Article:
More Good News for Shell's Arctic Drilling Program

US EPA to Grant Shell Request for Alaska Air-Quality Permit Changes
by Dow Jones Newswires
Ryan Tracy
Monday, September 03, 2012

                   WASHINGTON - U.S. regulators granted a request from Royal Dutch  Shell PLC to alter the terms of an air pollution permit for the  company's Alaska drilling activities, removing a potential headache for  the company as it proceeds to drill in the Arctic Ocean for the first  time in decades.

The U.S. Environmental Protection Agency said it would issue an order setting new air pollution limits for Shell’s activities, which include running diesel engines on its drill ship in the Chukchi Sea. Without the order, Shell would have faced fines for violations of clean-air rules and negative headlines around its closely-watched efforts in Alaska.
Shell in June told the agency that emissions from the engines exceeded the limits established in the original permit and asked for the permit to be changed to levels that are "achievable."
A Shell spokesman said Friday that the EPA’s decision was “more good news” one day after the company received a permit from the Interior Department to start drilling to a depth of about 1400 feet below the floor of the Chukchi. That work could be underway within days, although the company still may not have enough time to complete the well by a Sept. 24 deadline set by U.S. regulators.
Shell still needs a second permit to drill deeper into oil-bearing formations and must complete work on an oil-spill response boat before receiving that permit.
Copyright © 2012 Dow Jones & Company, Inc.

This looks like more good news for Shell

Comparison of Arctic ice coverage last year (September 1, 2011) to this year (September 1, 2012) from Cryosphere Today


More ice thickness (or thinness) records being broken in 2012

Record dominoes 9: PIOMAS sea ice volume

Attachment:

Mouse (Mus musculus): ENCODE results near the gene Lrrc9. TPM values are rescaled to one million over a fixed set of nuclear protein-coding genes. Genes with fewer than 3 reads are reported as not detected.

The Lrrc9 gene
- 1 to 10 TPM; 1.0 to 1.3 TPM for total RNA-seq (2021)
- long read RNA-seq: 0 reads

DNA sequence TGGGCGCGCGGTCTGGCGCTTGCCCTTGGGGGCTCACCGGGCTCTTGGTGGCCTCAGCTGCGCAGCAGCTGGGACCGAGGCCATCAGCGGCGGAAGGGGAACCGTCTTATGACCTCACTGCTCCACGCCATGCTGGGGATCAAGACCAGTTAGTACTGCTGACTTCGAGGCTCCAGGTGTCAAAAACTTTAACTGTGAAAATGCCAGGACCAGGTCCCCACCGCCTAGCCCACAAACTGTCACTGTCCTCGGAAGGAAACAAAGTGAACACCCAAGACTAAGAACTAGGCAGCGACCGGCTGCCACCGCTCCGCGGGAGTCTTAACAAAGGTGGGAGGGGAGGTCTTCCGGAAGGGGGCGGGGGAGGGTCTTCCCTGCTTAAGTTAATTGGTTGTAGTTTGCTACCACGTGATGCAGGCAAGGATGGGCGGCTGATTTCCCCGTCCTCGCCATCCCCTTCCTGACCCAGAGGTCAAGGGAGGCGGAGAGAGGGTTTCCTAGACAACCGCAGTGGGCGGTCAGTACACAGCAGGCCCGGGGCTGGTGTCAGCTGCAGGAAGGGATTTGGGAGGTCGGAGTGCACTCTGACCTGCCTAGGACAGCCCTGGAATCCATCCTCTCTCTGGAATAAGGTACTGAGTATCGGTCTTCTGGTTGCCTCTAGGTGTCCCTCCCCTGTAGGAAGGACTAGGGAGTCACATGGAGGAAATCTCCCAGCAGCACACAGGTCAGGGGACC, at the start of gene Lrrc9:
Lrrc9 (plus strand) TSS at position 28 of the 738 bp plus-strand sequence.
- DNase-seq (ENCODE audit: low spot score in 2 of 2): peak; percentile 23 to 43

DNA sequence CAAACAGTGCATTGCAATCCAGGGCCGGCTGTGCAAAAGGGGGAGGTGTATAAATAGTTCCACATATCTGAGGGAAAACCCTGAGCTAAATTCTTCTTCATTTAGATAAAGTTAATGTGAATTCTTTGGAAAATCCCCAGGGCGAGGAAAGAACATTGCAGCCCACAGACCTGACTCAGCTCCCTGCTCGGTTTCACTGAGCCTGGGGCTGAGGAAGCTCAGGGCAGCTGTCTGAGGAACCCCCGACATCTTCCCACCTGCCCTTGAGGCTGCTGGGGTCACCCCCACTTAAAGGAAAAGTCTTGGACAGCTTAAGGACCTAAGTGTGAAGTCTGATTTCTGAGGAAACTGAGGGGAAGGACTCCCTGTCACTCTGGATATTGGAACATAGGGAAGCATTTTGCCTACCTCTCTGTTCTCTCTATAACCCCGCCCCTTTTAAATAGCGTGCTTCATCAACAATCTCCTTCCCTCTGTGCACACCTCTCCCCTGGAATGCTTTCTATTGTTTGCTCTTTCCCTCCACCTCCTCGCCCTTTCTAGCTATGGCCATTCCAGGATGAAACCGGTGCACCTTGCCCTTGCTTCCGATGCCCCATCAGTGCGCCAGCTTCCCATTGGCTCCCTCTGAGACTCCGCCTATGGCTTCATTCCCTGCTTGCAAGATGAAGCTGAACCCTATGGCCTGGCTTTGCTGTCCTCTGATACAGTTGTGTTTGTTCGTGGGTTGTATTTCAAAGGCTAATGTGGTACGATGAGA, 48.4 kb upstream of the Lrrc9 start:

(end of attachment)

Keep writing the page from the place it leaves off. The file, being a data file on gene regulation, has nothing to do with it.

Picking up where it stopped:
The people from PIOMAS have done an extra data release (there’ll be another one next week for all of the August data). This data shows us that yet another record domino has fallen, after so many others already. This is one of the biggest dominoes out there, especially now that observational data from CryoSat-2 is largely confirming PIOMAS modeled data. It’s all about the volume.

Here’s the graph that clearly shows the new record:


Here is Wipneus’ version with the calculated “expected” 2012 values (dotted lines), based on the same date values of 1979-2011 and an exponential trend.
A caveat from Wipneus: "Note that the statistical error bars are quite large."Piomas-trnd4-1
Statistical error bars aside, the trend line follows the dotted forecast line almost to a T.

Here’s Larry Hamilton’s excellent bar graph:


The anomaly has come up some more (thank goodness):


As has the PICT graph, my crude method of dividing PIOMAS volume numbers by Cryosphere Today area numbers to calculate the ice pack’s average thickness. This is just an indication that allows us to compare with previous years:


The average thickness is just as low as 2010 and 2011, but that’s also because the current total area is respectively 791 and 603 thousand square kilometer smaller. There’s a lot less ice than there has been for a long, long, time.

The Polar Science Centre now also has a thickness map on their website:


This record has been broken, just like all the others, but minimum hasn’t been reached yet on most of the charts. We now await those. We also patiently await a record on the IMS sea ice extent chart (the last ice floe fake skeptics try to stand on), NSIDC September average extent, CT SIA anomaly, perhaps even CT global SIA and anomaly.

Records keep falling on my head…

Posted by Neven on August 31, 2012 at 07:55 in Ice thickness and volume, PIOMAS, Records | Permalink

More Great News for Shell, Noble Drilling, and all of us in the Oil & Gas Exploration & Development Industry.